Finally, the handling of context timeouts gets a little more complicated: Right now, the Build creates a context with timeout before it even requests the provider. The timeout used here is the one set in the runner configuration without taking into account the per-project timeout sent by GitLab. This is problematic for a number of reasons:

  • We don't know when the job will be allocated by SLURM, so we have to set a very high timeout initially.
  • On the other hand, once the job has been started, we still want to limit its actual run time.
  • Finally, we can improve the scheduling done by SLURM if we provide it with accurate job timeouts, e.g. if the per-runner timeout is set to 60 min, but the project timeout is only 10 min.

In order to work around this problem, this MR makes two changes:

  • Instead of requesting the initial build timeout from the job, we now request it from the provider, which can take into account stuff like SLURM scheduling delays.
  • The executor is now expected to support GetContext() after Prepare(). This method can either return the original context with the timeout given by the provider, or a new context with a shorter timeout.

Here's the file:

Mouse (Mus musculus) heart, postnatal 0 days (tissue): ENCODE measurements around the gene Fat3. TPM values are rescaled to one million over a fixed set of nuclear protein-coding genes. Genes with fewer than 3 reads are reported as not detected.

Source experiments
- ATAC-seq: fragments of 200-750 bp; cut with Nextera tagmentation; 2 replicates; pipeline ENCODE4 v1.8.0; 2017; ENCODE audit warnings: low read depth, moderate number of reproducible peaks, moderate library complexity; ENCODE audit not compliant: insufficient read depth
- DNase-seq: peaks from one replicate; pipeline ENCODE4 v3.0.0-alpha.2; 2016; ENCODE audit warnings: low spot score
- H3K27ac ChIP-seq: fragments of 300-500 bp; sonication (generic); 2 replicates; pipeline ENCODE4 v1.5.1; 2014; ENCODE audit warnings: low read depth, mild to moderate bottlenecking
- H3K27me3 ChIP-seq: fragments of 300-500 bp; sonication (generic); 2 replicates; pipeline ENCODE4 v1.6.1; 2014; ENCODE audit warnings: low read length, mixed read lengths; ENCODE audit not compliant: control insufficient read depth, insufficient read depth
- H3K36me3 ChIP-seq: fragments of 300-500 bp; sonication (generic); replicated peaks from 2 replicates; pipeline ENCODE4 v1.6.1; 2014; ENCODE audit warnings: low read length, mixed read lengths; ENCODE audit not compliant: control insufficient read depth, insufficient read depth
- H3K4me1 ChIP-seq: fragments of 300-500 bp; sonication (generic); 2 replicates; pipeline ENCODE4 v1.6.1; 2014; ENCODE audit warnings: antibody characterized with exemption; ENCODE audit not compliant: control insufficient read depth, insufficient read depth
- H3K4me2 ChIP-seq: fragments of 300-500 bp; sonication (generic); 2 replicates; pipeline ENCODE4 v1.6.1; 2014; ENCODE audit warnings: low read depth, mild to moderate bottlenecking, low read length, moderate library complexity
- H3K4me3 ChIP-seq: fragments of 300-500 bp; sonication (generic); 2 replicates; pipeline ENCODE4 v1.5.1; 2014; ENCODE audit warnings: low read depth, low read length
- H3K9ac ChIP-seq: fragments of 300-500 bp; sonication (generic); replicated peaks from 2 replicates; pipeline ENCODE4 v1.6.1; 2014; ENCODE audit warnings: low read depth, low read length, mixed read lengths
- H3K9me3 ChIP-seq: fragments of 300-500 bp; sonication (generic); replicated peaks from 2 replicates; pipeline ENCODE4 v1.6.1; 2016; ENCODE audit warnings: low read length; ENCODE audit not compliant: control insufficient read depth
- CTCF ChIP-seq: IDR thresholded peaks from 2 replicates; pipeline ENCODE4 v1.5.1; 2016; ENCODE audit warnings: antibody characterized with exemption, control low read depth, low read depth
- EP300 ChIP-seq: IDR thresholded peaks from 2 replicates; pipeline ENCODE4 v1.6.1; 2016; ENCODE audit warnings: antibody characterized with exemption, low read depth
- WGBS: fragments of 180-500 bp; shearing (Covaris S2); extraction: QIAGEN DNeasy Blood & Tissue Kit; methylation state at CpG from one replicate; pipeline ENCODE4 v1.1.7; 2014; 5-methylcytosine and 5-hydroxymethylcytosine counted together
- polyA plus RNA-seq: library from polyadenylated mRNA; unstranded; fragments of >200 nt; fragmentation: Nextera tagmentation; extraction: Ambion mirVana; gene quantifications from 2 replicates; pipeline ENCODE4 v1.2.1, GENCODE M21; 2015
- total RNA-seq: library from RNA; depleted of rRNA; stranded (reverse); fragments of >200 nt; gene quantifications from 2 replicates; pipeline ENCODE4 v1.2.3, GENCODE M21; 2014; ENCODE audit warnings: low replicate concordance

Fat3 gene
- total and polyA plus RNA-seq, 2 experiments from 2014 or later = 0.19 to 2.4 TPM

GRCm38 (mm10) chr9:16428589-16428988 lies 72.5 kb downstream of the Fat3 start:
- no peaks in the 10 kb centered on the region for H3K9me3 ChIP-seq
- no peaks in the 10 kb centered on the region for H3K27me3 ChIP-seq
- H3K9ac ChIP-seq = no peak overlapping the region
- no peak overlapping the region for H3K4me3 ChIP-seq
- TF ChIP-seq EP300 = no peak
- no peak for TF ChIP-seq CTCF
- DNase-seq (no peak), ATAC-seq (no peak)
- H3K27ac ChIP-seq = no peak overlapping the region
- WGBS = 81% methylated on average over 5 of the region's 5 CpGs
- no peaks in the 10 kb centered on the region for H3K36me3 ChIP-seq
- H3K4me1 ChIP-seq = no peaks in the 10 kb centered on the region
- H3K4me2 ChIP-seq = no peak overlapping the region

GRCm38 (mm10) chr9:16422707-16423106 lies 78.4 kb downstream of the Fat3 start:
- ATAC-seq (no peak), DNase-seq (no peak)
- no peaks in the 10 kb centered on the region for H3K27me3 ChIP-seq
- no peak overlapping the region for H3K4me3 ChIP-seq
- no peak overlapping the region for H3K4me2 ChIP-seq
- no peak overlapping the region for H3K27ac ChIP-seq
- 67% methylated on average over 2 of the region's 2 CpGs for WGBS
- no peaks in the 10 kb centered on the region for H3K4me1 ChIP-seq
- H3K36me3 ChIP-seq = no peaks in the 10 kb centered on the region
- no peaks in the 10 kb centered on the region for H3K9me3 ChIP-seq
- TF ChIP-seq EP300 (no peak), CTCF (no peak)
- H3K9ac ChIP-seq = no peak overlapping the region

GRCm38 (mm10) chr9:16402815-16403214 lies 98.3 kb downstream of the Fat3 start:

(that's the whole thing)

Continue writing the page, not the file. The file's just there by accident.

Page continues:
The slurm provider has a setting for the maximum amount of time it waits until it gives up on the SLURM allocation and fails the job, and the slurm executor takes the per-project timeout into account. It will only ever reduce the per-runner setting, though.

Why was this MR needed?

We (and other people, see e.h. #47) use GitLab in an academic context, where we have computing resources for testing available, but those are managed by cluster engines like SLURM. Without playing nice with that infrastructure, we cannot run tests on it.

Are there points in the code the reviewer needs to double check?

Does this MR meet the acceptance criteria?

  • Documentation created/updated
  • Tests
    • Added for this feature/bug
    • All builds are passing
  • Branch has no merge conflicts with master (if you do - rebase it please)

What are the relevant issue numbers?

This originally came up a long time ago in #47 and was also discussed in #317.